Saturday, August 10, 2019

From the Economist, benefits of fare-free #publictransport in Tallinn

THE BUSES are on time, the trams are shiny and new, and passengers usually get a seat. In many cities that would be remarkable enough. But in Tallinn locals are also not required to buy a ticket. In 2013 it became the world’s first capital city to offer residents free public transport. Estonia as a whole has been following suit, and last year set the ambition of becoming the first country with free public transport nationwide. Buses are now free of charge in 11 of its 15 counties.
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The use of public transport in Tallinn has gone up by 10%, while the number of cars in the city centre has gone down by 10%, meaning less congestion. In the countryside, free buses aim to halt rural depopulation by boosting mobility and access to jobs.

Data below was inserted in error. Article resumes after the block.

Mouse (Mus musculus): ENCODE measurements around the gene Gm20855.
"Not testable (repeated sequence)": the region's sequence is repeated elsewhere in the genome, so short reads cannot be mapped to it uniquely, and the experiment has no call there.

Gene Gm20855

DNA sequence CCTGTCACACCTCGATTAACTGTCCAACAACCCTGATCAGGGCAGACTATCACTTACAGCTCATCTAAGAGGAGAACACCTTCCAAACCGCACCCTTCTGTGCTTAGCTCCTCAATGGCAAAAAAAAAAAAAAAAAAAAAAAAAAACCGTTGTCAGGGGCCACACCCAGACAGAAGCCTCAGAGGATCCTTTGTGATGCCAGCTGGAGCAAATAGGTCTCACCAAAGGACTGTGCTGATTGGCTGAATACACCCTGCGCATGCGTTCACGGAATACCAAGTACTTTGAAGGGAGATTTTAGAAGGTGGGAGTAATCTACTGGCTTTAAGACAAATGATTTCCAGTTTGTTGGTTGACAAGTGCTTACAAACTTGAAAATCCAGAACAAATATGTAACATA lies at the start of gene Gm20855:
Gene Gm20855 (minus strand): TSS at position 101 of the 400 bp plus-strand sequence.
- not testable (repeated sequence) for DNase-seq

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In Tallinn higher parking fees and reduced space for cars also played a part in cutting city-centre traffic: on-street parking now costs €6 an hour, and some parking spaces and car lanes have been replaced by bus lanes. Officials say providing a free alternative allowed them to avoid a backlash when driving in the capital was made more expensive and less convenient.

https://pastebin.com/DTdeWpNA 

Sunday, August 4, 2019

What is so special about cars?

Countries in northern Europe are well known for socialist policies. Free healthcare, education, and plenty of other social services.

At the same time, they have the highest fares for public transport?

Why is this?

Cars hold a special place in modern capitalism. They are essential to sprawl and growth. Fare-free public transit is a direct threat.

This is why there are thousands of climate experts on social media, but precious few calling for free public transport.

https://www.worldatlas.com/articles/cost-of-public-transportation-around-the-world.html